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UNL design student focuses on inclusiveness in fashion

LINCOLN, Neb. (KOLN) – Size inclusivity is increasingly embraced in fashion across all levels, from high priced items to basics.

UNL student Venn Jemkur now aims to create pieces that give women who wear them a special feel and stand out. She’s been working on her masters design project for over two years, which focuses on the troubling history of plus size fashion and how she hopes it will continue to change.

Jemkur also has a minor degree in Gender Studies, which she says allows her to examine fashion with a more critical eye when it comes to societal expectations.

Any day at the UNL School of Textiles, Merchandising and Fashion Design, you can find Jemkur using the space. Often tucked away at the back of a classroom on a desk.

“Women mostly go between sizes, so you see someone wearing a size 14 from that realtor,” Jemkur said. “But in the other, it will be a size 16, so you know they fluctuate.”

Her collection, Fabulous Figure, highlights creations for plus size women; make pieces in sizes like 18 and 20.

Her research allowed her to follow 10 plus size fashion bloggers and examine the current fashion available in those categories.

“There’s this false narrative that’s, you know, propagated by the fashion industry that plus size women just like to cover up and look invisible, and that’s not the case,” Jemkur said.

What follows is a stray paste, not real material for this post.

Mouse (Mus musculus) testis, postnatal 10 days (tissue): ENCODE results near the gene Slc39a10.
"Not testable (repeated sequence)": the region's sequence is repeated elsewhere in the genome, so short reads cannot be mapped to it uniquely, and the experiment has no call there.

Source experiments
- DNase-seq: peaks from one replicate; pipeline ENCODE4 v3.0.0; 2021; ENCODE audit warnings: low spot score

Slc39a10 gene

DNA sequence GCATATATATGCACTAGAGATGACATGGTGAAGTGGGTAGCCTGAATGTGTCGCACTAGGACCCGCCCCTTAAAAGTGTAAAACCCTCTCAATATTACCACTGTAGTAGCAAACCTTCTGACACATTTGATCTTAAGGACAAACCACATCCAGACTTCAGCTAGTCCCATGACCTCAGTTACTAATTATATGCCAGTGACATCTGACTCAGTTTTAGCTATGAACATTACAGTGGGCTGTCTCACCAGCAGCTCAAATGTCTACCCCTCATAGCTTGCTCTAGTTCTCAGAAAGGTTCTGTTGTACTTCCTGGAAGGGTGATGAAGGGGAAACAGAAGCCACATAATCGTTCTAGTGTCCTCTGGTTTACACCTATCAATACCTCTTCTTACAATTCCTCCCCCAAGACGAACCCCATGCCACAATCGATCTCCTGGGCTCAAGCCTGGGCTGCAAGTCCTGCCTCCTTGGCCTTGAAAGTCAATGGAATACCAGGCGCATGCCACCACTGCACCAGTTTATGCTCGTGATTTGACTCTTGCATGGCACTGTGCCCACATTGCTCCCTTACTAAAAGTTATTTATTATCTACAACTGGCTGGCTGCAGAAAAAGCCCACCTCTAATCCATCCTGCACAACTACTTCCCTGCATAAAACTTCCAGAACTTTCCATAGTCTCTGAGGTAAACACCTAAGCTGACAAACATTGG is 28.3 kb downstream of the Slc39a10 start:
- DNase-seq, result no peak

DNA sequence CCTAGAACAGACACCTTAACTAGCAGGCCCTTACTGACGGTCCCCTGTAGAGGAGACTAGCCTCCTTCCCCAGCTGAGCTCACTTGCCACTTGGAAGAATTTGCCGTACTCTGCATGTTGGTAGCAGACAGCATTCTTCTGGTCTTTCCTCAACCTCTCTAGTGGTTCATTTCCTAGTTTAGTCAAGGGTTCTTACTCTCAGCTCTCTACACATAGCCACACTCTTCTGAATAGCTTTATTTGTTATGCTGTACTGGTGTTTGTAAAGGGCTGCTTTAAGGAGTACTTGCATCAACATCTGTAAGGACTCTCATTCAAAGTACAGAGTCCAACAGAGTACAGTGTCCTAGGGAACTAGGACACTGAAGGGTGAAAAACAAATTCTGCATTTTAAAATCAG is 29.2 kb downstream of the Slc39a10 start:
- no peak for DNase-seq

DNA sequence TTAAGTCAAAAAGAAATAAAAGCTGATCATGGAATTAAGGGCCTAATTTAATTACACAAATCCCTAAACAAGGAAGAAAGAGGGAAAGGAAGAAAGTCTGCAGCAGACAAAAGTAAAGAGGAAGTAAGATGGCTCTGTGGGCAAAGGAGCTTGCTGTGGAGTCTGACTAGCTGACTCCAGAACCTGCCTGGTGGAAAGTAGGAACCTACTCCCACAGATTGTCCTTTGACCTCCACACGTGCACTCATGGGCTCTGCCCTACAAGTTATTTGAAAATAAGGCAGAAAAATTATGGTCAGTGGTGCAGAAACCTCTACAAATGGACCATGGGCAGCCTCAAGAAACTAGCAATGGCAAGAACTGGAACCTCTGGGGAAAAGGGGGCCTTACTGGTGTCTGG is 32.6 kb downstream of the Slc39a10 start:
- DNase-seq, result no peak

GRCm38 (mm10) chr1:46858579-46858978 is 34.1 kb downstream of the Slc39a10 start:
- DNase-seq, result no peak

Her designs use simple shapes with handmade embellishments, showing the stomach, shoulders and made from materials that stretch to flatter the body. They are often topped with intricate beads, a cut tool, and weaving strips of fabric.

“It looks like a basic design, but the surface of the design is so beautiful that you almost feel like it’s a work of art,” Jemkur said.

Jemkur said she got her start in fashion designing and hand-stitching outfits for her Barbies, and over the years the love and skill level has only grown.

She is in her third year of design school, which was recently on the chopping block in a budget discussion at UNL, but was spared.

“I can’t imagine being cut,” Jemkur said. “I’m really, really grateful that the department is still standing, and I hope it stays.”

She will graduate with a master’s degree in about two weeks, after which she will continue her doctoral studies.

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